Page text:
Edit in HD (EXDCAM EX 108024 in FCP). I output a self contained movie in this HD codec. I check the movie at this stage. Bring into Compressor and apply Apple SD DVD setting. I only tweak the 16:9 settings and check that the movie size is OK at 720 x 360 (or whatever it scales). I do raise the quality to as high a bitrate as the standard 4.6G DVD will hold. You can calculate this bitrate to get the maximum allowed. This gives me the mv2 file to bring into DVD Studio Pro. I mix audio separately in Soundtrack Pro into a Dolby Surround Sound File.
That's it. I sell hundred's of DVD's each month direct from my website and in six years not one has been returned for poor quality!
Jon Braeley is offline   Reply With Quote
Old August 17th, 2009, 09:38 PM   #11
Major Player
 
Join Date: Jun 2007
Location: Hamilton Ontario
Posts: 769
Quote:
Originally Posted by Jon Braeley View Post
I shoot 1080p24 all the time on my EX-3. I never use anything else. My SD DVD's look fantastic. My customers always remark on the quality.
Great!!!
Perhaps Zach could use your advice.

I realized i was in the wrong subforum, and brought up some issues related to those of us that shoot 1080i.
Good luck...
Peter Manojlovic is offline   Reply With Quote
Old August 17th, 2009, 10:59 PM   #12
New Boot
 
Join Date: Aug 2009
Location: Danvers, MA
Posts: 10
Quote:
Originally Posted by Mike Chandler View Post
The new FCS3 offers a very easy --and far from horrible--solution. .
Mike,

I have heard that about FCP3 but unfortunately I can't afford it yet, I have the academic version so an upgrade isn't possible, which sucks. But if there is somewhere that shows the settings/compressions for the magic "share to DVD" and or "convert to SD timeline" I would be interested in checking it out.
Zach Salsman is offline   Reply With Quote
Old August 17th, 2009, 11:04 PM   #13
New Boot
 
Join Date: Aug 2009
Location: Danvers, MA
Posts: 10
Quote:
Originally Posted by Jon Braeley View Post
I do raise the quality to as high a bitrate as the standard 4.6G DVD will hold. You can calculate this bitrate to get the maximum allowed.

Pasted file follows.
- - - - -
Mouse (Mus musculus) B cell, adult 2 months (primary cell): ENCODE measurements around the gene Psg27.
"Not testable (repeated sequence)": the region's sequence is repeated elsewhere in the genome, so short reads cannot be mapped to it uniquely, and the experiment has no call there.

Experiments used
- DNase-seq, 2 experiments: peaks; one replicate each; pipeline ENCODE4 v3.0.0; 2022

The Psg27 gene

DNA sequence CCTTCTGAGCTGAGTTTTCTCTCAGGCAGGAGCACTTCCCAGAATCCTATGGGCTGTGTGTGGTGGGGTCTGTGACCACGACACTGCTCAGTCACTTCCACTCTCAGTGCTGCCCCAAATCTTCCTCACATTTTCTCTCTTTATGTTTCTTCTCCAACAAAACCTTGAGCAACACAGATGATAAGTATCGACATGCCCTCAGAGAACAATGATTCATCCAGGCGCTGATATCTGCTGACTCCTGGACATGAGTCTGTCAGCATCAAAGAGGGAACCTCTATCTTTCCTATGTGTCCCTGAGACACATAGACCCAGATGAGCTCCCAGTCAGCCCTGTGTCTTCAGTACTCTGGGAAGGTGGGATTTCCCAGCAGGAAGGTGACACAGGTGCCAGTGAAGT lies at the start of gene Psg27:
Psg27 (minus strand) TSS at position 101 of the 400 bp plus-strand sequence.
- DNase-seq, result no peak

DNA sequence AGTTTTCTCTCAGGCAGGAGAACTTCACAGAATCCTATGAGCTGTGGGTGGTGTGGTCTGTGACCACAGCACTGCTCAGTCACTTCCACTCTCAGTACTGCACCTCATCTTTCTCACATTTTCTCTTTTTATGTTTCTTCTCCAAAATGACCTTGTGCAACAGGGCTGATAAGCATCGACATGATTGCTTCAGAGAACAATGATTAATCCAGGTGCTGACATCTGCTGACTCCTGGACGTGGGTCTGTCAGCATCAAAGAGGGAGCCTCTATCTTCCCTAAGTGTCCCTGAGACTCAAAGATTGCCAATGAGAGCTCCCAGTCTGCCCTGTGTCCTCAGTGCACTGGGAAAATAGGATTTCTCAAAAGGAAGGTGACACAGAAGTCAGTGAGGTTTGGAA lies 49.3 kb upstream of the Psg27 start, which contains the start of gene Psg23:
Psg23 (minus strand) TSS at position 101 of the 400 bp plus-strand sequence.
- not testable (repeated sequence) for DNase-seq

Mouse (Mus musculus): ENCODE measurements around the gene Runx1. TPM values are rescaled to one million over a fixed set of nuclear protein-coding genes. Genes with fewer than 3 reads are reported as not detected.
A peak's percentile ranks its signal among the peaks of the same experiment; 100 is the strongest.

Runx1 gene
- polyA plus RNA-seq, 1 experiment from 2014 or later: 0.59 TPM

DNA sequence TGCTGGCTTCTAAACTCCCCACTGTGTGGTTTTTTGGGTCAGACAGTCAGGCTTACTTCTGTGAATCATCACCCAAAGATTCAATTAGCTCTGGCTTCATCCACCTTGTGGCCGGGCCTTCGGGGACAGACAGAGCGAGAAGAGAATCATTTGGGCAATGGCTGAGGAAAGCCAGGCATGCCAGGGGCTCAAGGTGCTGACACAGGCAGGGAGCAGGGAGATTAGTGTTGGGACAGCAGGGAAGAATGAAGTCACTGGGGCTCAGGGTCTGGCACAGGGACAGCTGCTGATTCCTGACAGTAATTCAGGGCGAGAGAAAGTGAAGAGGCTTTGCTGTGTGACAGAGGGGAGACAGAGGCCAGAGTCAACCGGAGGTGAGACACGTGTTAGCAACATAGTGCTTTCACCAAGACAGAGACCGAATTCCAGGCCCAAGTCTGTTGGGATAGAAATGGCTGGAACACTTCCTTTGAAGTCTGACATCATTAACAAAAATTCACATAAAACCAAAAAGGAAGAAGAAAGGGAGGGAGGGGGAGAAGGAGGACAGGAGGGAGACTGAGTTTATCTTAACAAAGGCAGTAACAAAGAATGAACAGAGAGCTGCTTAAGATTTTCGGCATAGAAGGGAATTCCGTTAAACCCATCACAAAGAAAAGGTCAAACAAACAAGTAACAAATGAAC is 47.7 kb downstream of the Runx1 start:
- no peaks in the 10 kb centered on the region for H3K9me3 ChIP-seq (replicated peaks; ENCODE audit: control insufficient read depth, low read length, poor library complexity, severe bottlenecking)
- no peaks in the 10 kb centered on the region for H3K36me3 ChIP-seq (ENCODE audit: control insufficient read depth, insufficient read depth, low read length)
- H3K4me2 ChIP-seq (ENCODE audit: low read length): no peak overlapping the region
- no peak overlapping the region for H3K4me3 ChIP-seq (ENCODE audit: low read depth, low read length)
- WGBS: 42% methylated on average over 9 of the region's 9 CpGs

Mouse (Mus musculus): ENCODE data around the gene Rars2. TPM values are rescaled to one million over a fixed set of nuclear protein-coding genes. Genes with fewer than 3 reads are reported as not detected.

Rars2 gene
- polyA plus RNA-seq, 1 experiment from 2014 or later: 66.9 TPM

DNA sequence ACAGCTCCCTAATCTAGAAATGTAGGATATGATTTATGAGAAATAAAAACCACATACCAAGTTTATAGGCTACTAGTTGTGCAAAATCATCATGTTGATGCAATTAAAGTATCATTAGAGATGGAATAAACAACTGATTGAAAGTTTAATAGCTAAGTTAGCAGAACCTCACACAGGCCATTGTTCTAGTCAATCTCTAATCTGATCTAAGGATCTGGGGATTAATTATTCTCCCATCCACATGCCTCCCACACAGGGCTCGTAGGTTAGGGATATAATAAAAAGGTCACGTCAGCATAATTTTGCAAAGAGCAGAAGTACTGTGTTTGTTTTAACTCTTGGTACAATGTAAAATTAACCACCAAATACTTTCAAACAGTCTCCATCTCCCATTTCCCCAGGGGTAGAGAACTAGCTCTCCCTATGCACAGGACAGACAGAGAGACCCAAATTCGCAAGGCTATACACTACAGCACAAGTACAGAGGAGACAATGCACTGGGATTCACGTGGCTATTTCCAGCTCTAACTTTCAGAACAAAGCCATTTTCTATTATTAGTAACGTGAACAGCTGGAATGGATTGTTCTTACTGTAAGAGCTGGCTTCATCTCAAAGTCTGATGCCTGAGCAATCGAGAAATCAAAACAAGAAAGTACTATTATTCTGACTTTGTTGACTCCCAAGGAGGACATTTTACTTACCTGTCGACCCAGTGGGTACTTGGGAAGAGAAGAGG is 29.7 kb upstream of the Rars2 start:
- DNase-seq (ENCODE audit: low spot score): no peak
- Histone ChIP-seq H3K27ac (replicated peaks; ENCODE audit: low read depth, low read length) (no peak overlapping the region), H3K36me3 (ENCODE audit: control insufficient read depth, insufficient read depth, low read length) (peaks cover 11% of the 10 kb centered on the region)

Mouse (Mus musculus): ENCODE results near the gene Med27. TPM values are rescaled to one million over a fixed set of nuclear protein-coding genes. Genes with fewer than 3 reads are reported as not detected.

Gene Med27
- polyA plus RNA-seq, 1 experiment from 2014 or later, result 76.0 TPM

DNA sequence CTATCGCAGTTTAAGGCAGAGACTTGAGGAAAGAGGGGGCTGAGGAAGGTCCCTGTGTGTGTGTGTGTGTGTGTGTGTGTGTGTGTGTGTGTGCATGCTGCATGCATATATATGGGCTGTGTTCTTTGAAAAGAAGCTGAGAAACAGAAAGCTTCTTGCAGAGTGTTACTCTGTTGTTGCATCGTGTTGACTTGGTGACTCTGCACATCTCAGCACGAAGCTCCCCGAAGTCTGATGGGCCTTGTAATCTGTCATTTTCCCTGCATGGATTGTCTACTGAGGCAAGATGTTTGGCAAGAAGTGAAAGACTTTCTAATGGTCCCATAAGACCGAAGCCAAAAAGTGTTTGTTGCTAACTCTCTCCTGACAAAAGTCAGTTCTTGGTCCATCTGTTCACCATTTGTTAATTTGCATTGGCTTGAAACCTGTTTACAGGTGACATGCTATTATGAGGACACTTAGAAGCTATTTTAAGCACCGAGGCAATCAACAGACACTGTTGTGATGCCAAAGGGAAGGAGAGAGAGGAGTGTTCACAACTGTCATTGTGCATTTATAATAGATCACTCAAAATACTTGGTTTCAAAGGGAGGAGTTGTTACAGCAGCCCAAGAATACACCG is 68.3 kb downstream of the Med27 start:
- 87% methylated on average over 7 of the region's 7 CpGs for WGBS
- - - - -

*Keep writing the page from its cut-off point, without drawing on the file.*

Jon,

Thanks a lot for the info. I have never exported from FCP self contained, I'll have to try it out. Would you mind explaining a little about bit rate? What is it exactly? How do I know how much a standard 4.6G DVD will hold and how do I calculate the bitrate to get the maximum allowed?
Zach Salsman is offline   Reply With Quote
Old August 17th, 2009, 11:32 PM   #14
Trustee
 
Join Date: Jul 2007
Location: Australia
Posts: 1,321
I shoot in 720/50p or 1080/25p and keep everything progressive right through to encode. I also encode @ a constant bit rate 8meg with frame controls turned on and the resize filter set to best. Most of my work is 30mins spots or under 60mins and is able to be encoded at a high bit rate. This way it looks good and can still fit on a SD 4.7g DVD.

Sure, going from HD to SD you will loose resolution but if shot correctly it should still hold up. Another way is to get youself a 2/3" SD camera.

Cool
Simon Denny is offline   Reply With Quote
Old August 18th, 2009, 08:33 AM   #15
Major Player
 
Join Date: Oct 2007
Location: Miami, FL
Posts: 528
Zach - you can download an app for the bitrate size here - Bitrate Calculator or go here Bitrate Calculator

I use trial and error - I select the best quality DVD setting in compressor (90mins) and then raise the bitrate to its max allowed.
I think exporting a self contained file is key for you, as I think exporting direct from FCP to compressor is your weakest link. I am running the new FCP3, and this has now been totally reconfigured in the new FCP upgrade, so it was obviously not a good method. Import the self contained movie file into compressor and you can compare the results of SD compression in the preview window.
Going from HD to SD is a perfectly good workflow. I shoot HD because sometimes my footage is purchased as stock from cable networks, however all my DVD's, which is 99% my income are SD.
Jon Braeley is offline   Reply
Reply

DV Info Net refers all where-to-buy and where-to-rent questions exclusively to these trusted full line dealers and rental houses...

Professional Video
(800) 833-4801
Portland, OR

B&H Photo Video
(866) 521-7381
New York, NY

Z.G.C.
(973) 335-4460
Mountain Lakes, NJ

Abel Cine Tech
(888) 700-4416
N.Y. NY & L.A. CA

Precision Camera
(800) 677-1023
Austin, TX

DV Info Net also encourages you to support local businesses and buy from an authorized dealer in your neighborhood.
  You are here: DV Info Net > Sony XAVC / XDCAM / NXCAM / AVCHD / HDV / DV Camera Systems > Sony XDCAM EX Pro Handhelds

Thread Tools Search this Thread
Search this Thread:

Advanced Search

 



Google
 

All times are GMT -6. The time now is 09:26 PM.


DV Info Net -- Real Names, Real People, Real Info!
1998-2017 The Digital Video Information Network